Martinez: Forced to improve the schools

rickjmartinez2@gmail.comAugust 8, 2012 

A big shout-out to Superintendent of Public Instruction June Atkinson and the state’s principals, teachers and support staff for the simply sterling ABC test results for the 2011-12 academic year. The eternally grumpy among us will focus on some negatives in the report, but come on, North Carolina educates 1.5 million kids.

Graduation rate is the money stat of the myriad ABC statistics. Entering the workforce without a high school diploma is economic suicide, particularly for minorities. But for the first time while reliable statistics have been kept by the state, the 80 percent ceiling was broken. That’s phenomenal given that, as recently as the 2005-06 academic school year, the state graduation rate was a meager 68.3 percent.

Now the really good part. The biggest improvement came among the groups that needed it the most. The graduation rate for black kids rose 14 points during that six-year time span, to 74.6 percent. For Hispanic and poor students (those labeled economically disadvantaged), the increase was 20 points, up to 72.8 and 74.6 respectively. And among Native Americans (my nominee for the most overlooked folks in North Carolina) the improvement was a spectacular 22 points, to 73.7. Wow.

Now the hard part. I hope educators have the honesty to acknowledge that much of the classroom improvement they produced was because of accountability reforms forced on them, particularly by the federal No Child Left Behind law (NCLB), which many educators despise. To be fair, NCLB was not the birthplace of accountability, but it was the first law to have teeth and empower parents to get out of a lousy school. But instead of leaving lousy schools, many parents demanded that their neighborhood schools be improved.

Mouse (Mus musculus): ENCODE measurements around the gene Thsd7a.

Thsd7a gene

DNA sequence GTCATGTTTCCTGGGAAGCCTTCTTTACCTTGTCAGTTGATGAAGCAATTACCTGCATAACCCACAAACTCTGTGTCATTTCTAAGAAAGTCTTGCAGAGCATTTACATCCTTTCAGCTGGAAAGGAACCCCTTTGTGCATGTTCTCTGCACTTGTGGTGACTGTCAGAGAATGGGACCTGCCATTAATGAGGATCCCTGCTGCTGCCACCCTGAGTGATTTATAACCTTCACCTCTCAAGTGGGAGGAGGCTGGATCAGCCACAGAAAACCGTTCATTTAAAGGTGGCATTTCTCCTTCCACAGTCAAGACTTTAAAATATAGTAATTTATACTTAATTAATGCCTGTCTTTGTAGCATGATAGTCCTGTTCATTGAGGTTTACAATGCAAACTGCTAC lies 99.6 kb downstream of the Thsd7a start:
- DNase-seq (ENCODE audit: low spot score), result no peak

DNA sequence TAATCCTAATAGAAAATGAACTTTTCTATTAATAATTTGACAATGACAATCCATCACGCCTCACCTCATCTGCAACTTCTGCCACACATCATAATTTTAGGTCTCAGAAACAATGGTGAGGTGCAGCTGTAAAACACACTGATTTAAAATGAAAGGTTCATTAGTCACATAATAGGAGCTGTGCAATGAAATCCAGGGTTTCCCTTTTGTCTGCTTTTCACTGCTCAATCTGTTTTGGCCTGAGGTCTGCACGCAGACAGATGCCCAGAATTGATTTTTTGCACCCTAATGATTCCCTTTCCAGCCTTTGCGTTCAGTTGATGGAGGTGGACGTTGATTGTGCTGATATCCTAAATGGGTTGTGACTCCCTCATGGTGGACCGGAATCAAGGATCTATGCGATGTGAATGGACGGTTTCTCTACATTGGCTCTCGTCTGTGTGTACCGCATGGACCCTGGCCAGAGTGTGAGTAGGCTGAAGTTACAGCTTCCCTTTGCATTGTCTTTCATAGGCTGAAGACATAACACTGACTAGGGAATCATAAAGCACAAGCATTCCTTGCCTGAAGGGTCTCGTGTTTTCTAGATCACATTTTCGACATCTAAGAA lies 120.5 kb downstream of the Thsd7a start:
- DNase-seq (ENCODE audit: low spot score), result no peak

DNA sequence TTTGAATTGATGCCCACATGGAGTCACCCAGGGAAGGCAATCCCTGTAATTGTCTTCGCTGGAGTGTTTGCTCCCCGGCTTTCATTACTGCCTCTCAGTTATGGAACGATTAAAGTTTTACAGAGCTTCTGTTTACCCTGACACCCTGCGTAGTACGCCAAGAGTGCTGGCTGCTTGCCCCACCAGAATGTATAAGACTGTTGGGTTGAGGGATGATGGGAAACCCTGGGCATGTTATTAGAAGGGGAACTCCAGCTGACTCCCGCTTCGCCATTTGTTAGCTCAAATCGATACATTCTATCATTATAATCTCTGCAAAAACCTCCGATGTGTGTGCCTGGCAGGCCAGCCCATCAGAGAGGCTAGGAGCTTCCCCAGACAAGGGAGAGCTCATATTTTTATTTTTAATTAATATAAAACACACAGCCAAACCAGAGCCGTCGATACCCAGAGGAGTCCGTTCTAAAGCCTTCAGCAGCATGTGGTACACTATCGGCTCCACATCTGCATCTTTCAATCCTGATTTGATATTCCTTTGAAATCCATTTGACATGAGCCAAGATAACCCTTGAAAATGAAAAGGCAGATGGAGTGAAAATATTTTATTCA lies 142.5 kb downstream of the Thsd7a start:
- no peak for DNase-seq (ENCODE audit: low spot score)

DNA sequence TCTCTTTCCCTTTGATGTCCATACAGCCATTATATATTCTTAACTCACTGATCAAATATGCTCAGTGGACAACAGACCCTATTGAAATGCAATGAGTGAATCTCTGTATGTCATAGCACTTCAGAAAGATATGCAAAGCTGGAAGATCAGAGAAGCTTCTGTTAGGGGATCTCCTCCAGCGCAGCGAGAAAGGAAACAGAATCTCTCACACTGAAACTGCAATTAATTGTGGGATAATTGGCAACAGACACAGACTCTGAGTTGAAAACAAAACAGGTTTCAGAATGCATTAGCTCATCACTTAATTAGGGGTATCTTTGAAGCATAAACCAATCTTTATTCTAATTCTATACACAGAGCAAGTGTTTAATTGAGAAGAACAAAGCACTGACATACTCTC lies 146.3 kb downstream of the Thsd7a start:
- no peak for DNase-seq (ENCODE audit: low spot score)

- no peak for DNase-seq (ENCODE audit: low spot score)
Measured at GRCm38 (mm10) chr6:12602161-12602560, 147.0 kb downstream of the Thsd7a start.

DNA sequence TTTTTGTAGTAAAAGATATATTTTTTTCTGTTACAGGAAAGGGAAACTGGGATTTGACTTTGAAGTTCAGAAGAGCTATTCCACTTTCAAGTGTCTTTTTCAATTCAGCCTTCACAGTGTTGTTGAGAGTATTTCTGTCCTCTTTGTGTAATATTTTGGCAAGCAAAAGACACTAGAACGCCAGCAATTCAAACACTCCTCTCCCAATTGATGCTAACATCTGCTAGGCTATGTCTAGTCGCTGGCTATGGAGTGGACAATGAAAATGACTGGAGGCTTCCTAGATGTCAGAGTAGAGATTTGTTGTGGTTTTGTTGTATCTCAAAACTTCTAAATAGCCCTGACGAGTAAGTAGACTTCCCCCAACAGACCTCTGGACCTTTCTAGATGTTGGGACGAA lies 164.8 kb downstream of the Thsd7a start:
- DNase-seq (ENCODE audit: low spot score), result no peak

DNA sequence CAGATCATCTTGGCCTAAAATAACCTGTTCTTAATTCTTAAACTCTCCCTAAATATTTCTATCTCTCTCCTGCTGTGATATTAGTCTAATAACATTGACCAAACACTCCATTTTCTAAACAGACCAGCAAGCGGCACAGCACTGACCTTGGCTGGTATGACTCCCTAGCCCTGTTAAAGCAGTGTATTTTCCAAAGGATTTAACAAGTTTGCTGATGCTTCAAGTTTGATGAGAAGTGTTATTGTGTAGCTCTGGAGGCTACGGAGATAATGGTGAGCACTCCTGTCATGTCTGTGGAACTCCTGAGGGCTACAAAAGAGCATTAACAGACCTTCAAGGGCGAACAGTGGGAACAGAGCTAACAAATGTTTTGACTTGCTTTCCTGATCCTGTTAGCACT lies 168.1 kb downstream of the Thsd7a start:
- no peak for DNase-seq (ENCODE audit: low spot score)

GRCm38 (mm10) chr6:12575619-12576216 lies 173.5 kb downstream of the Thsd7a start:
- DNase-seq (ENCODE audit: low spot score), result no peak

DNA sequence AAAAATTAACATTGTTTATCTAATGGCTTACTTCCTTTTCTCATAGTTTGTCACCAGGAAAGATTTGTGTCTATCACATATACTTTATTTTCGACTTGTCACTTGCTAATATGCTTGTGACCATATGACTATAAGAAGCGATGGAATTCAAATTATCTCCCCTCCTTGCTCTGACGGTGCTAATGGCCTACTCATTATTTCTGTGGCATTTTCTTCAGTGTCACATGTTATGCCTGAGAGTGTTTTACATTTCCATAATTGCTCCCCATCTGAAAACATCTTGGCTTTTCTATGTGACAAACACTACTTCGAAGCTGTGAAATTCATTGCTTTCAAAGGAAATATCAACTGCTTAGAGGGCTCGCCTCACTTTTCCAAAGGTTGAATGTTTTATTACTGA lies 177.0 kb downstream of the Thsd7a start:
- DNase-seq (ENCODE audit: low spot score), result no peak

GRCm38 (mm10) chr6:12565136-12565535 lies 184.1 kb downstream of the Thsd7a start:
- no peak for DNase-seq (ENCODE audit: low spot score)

Parents are smart.

The biggest NCLB attribute is that it really does leave no child behind. NCLB forced the “disaggregation” of student achievement by poverty, race, ethnicity, disability and limited English proficiency. No longer could school districts hide low classroom performance within overall figures. NCLB forced school districts to concentrate attention and resources on the lowest-achieving groups.

Is NCLB perfect? No. Even I think the all-or-nothing approach is unrealistic. So I’m not concerned that North Carolina received a waiver from some of the law’s most stringent requirements. But a double-digit improvement in graduation rates for poor and minority students wouldn’t have happened without the big sword hanging over educators’ heads.

Now for the really hard part.

Is it a coincidence that the best overall ABC report card on record was produced in an era of flat and reduced state education funding? I don’t think so, but I don’t have data to back that up. Still, common sense and real world experience tell me that just as NCLB forced educators to concentrate on low-achieving students, tighter budgets forced them to reduce or eliminate investments that didn’t provide a direct classroom payoff.

Regardless, the final ABCs report (the state transitions to the READY accountability model next year) has restored a good bit of my faith in public education in North Carolina. The remaining doubt lies in the continued intransigency of educators toward innovation, economic efficiency and critical self-examination.

For example, North Carolina pays an additional $38 million a year to National Board Certified teachers even though research is mixed, at best, that board-certified teachers produce better results. Wouldn’t that money be better spent on bonuses for teachers who produce extraordinary results regardless of certification?

Unfortunately, too many educators view fundamental questions like that as a threat instead of a means of empowerment. For them, innovation always comes with a high price tag. But lack of resources often inspires the most productive innovation.

While I doubt I’ll ever see a study entitled, “How High Standards and Tight Budgets Fueled Student Achievement in North Carolina,” ignoring such a premise is a disservice to taxpayers, parents, students and educators themselves.

Contributing columnist Rick Martinez ( is news director at WPTF, NC News Network and

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